In a previous edition of Perspective, we shared a Pula/Imvula article, finding out more about Edwin Thulo Mahlatsi from Bothaville in the Free State. With the support of Grain SA and the help of his mentor, Christiaan Bouwer, Edwin was the winner of the 2017 Grain SA/Absa/John Deere Financial New Era Commercial Farmer of the Year award. He received a brand new John Deere 5065 MFWD OOS tractor as part of his prize.
A winner’s mentor
In an interview after winning, Edwin said the following about his mentor, Christiaan: ‘I have known him since he was a little boy. I also know his father. Ours has been a long journey. He helps me a lot and does so with a kind heart.’ Edwin received his award at the Grain SA Producer of the Year function held on 13 October 2017 in Johannesburg. Mr Johan Kriel (Development Co-ordinator, Grain SA) who was the interpreter during Edwin’s acceptance speech shared the following: ‘Christiaan informed me that the work he has done with Edwin saved his life. It kept him busy and strengthened his trust in God. He added that Edwin and his family are phenomenal people’.
An American called Heidi Wills said the following about the value of making a difference: ‘We can choose to be affected by the world or we can choose to affect the world.’ By becoming a mentor Christiaan chose the latter and did not let the effects of the ongoing drought affect him negatively. He focused on helping a fellow farmer build up his farming practice.
Christiaan has been farming in the Bothaville district since 1995 and has a mixed farming enterprise comprising of cattle, maize and sunflower. In 2015 he was approached by Grain SA to join the mentorship programme. He did not hesitate and took Edwin, whose farm is less than 20 km away, under his wing. ‘I have known Edwin for years as he worked for our neighbour’s grandfather. We have a good relationship,’ he says.
Before the onset of the season, these two sit down to discuss the season ahead. ‘It’s important to know beforehand what you will require for the season, which farming operations will have to be done and to look at the cost implication.’ They both know that failing to plan, is planning to fail and agree with the statement made by American author, Robert Mckain: ‘Strategic planning will help you fully uncover your available options, set priorities for them and define the methods to achieve them’.
Christiaan tries his best to visit Edwin at least twice a week. When time does not allow for regular visits, Edwin calls frequently to keep Christiaan updated about his farming activities. ‘Edwin shares everything with me and sometimes we see each other four times a week visiting each other’s farms to discuss our shared passion.’ Whether they speak Afrikaans or Sesotho the topic is always agriculture.
Being a mentor has meant a lot to me and I wish more people would get involved in this worthy programme.’ He shares that this programme has changed his view on various issues and he realised that when you help someone else, you are actually helping yourself. According to the well-known evangelist, Joel Osteen, being successful doesn’t necessarily make you great. What makes you great is when you reach out and help somebody else become great. We trust that 2018 will see many great mentors emerge.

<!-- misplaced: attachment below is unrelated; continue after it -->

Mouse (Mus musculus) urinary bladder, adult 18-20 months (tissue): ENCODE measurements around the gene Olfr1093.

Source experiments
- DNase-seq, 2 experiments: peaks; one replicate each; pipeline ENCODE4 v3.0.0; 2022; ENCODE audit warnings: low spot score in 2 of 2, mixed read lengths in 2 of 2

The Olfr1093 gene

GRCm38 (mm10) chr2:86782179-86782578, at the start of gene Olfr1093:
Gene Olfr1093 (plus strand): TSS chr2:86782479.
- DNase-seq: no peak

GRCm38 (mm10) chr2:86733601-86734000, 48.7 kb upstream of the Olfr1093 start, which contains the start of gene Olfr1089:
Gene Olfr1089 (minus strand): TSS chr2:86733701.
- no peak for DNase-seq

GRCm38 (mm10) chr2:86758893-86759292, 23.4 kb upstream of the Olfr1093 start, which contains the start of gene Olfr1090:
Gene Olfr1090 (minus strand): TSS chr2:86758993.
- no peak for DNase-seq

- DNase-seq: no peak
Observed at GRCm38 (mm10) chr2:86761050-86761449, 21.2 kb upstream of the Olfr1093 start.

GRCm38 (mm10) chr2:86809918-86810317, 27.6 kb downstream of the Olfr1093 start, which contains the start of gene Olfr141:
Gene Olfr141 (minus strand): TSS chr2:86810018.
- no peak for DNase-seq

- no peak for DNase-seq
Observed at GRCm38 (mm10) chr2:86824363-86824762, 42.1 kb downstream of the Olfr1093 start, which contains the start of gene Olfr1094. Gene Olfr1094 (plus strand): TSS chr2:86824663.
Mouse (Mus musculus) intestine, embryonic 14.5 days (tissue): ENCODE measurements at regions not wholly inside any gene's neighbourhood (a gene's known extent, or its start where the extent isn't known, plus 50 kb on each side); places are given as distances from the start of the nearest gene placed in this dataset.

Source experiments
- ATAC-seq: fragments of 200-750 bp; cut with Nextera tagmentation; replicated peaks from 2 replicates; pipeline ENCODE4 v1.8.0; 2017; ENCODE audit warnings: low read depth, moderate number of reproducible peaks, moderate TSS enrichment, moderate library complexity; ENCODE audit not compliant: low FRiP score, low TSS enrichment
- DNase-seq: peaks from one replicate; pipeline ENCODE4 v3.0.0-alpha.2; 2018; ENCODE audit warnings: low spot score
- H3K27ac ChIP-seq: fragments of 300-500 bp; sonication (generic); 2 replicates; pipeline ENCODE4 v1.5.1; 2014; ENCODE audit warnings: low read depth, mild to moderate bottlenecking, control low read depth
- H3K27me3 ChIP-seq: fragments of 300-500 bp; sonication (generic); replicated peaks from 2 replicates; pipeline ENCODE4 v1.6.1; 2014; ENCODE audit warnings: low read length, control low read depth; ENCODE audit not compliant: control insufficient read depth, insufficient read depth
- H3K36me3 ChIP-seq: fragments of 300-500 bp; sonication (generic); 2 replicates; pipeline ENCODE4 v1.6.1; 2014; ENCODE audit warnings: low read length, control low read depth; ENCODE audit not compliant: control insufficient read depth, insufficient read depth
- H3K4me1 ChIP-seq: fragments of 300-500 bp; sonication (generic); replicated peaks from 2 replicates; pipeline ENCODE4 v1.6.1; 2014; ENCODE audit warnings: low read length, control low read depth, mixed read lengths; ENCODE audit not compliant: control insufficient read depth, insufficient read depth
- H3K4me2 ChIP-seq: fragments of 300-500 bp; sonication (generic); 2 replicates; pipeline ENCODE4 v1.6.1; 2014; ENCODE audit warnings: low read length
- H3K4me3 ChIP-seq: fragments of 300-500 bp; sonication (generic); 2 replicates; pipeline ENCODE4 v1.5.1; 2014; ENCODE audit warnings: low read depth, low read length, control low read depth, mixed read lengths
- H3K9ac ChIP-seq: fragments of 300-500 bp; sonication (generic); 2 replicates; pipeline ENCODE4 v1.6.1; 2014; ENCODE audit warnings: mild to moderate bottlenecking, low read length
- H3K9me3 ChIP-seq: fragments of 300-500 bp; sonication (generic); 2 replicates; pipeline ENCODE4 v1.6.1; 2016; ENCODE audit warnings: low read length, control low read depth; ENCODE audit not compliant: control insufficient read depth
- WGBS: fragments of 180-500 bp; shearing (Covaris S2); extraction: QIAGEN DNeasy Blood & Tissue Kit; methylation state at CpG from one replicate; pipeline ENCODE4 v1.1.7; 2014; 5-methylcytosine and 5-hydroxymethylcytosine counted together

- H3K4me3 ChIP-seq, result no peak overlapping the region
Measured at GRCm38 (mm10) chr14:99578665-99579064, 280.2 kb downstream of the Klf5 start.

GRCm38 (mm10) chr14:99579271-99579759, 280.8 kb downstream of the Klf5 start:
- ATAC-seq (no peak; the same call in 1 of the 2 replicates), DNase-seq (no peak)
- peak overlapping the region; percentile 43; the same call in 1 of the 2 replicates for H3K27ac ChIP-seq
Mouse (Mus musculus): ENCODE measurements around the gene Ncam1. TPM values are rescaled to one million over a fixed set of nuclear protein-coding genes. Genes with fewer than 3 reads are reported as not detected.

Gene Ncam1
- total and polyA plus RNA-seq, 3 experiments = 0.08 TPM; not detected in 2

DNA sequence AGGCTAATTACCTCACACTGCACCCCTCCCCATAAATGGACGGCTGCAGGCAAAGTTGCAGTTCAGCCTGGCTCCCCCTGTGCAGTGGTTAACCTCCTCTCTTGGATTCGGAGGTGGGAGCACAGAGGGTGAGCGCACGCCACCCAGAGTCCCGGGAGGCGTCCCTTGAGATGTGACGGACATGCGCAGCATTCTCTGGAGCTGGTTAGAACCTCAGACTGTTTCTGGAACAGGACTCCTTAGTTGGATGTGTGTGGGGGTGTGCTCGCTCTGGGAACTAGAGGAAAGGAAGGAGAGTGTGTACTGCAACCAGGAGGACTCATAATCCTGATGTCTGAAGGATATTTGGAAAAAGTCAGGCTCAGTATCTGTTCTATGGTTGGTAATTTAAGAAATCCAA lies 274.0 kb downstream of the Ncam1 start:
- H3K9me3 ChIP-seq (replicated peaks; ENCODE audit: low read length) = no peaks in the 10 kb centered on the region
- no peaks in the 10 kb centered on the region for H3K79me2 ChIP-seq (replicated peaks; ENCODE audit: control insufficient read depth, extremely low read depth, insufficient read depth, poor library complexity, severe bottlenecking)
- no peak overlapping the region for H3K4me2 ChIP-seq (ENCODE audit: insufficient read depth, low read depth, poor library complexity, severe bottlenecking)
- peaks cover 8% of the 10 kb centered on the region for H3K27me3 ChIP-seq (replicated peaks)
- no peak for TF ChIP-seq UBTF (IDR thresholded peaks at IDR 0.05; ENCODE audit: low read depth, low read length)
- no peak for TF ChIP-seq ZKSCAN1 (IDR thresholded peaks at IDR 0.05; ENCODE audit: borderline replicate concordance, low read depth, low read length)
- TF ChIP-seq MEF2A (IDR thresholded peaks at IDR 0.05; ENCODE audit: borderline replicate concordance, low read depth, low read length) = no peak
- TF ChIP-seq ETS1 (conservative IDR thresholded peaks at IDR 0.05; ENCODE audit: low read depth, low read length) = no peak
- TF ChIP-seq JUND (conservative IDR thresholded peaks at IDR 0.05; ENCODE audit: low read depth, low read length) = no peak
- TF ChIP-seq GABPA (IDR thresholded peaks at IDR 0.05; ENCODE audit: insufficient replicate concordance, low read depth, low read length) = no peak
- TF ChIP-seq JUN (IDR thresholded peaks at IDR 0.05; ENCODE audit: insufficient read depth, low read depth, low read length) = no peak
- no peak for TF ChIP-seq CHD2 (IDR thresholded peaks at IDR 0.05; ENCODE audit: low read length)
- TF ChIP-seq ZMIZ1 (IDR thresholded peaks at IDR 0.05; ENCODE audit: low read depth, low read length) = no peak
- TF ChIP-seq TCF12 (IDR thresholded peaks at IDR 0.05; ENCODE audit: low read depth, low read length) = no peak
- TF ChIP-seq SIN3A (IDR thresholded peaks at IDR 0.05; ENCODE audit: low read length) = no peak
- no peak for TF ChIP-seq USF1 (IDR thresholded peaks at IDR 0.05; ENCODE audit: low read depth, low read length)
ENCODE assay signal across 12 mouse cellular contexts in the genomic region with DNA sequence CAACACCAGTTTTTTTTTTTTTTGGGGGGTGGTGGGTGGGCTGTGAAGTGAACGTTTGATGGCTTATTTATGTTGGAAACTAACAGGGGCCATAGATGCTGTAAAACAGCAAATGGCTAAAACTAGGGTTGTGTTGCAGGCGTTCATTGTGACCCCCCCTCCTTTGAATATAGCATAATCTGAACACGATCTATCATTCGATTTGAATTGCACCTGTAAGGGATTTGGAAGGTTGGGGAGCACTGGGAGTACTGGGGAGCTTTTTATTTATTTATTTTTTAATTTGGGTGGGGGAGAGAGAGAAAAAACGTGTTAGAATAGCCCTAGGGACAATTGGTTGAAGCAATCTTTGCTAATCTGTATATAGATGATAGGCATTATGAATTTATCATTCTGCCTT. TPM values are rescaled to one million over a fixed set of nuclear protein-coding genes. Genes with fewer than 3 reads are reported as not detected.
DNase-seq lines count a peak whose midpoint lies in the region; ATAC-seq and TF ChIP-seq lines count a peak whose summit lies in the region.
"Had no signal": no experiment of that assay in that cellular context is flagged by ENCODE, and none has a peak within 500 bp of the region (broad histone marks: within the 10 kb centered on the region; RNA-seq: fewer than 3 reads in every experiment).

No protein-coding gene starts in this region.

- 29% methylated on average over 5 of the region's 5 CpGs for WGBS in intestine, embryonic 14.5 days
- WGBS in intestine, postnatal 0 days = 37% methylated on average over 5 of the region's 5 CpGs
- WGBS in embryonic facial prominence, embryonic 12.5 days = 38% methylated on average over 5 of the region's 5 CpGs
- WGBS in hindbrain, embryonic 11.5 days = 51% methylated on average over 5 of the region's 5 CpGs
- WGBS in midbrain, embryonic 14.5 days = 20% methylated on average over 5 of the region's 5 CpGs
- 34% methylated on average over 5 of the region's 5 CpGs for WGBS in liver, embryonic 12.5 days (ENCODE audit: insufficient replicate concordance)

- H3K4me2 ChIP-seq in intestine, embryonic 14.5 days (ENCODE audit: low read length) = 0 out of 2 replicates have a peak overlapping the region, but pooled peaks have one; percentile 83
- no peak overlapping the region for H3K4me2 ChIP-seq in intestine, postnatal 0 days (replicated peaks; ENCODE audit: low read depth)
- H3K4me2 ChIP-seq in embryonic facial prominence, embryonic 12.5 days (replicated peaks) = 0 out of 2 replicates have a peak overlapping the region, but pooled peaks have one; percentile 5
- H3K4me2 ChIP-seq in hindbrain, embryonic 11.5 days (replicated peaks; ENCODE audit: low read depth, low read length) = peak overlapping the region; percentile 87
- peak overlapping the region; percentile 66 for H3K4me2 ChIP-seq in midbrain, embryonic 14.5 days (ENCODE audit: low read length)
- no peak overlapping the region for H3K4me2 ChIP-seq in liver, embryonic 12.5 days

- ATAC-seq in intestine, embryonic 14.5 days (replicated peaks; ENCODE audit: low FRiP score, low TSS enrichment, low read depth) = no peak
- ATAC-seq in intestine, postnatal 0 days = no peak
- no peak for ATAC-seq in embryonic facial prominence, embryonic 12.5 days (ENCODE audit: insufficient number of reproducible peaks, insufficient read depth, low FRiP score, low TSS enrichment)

A mentor’s advice
To Christiaan it is wonderful to see the impact this programme has had on Edwin’s farming operation. ‘I enjoy seeing how he is prospering simply because he follows advise. Edwin does not see me as his mentor, but as his neighbour. We actually farm together as we share the same passion and work well together.’ Christiaan says they share advice with each other and sometimes have a lengthy discussion when their opinions differ.
Because Edwin is a farmer at heart, who worked on a farm from a young age he knew the basics of farming. Christiaan says Edwin also understood the financial aspect of farming from the onset of his farming operation. ‘I didn’t need to teach him anything about the financial side of farming. It is something that came naturally to him. He only needed a bit of guidance with time management.’
Christiaan taught him to:
- Begin at the right time. Whether it means planning, planting or fertilising, time is of the utmost importance.
- Take your time. Making impulsive or rushed decisions can be costly in a farming operation. Farmers must learn from nature: Nature doesn’t rush, yet accomplish everything.
- Make time count. There’s a saying, time is a coin that you can spend only once – use it, invest it and make it count. When you do something, take your time, but do it right the first time. This saves time and money.
A mentor’s dream for his mentee
The highlight for any mentor is seeing their mentee walk away as one of the finalist (or winner) on the Day of Celebration. To this team the adjudication was also a highlight as they had worked hard to get everything ready. ‘Our objective was to win the tractor and we did it!’
If Christiaan could remove a stumbling block in Edwin’s path, it would be to ensure that the land becomes his own and that he could get the title deed to prove that it is his as without it he has no security. ‘It’s not fair that he still has to pay rent on this ground in which he pours his blood, sweat and tears,’ Christiaan adds.
He hopes that Edwin will continue to grow as a farmer and develop the necessary confidence and determination to continue on his own. ‘I know that he is ready to be my neighbouring farmer and not my mentee, he just has to believe it!’
This article originally appeared in Pula/Imvula March 2018 which can be accessed here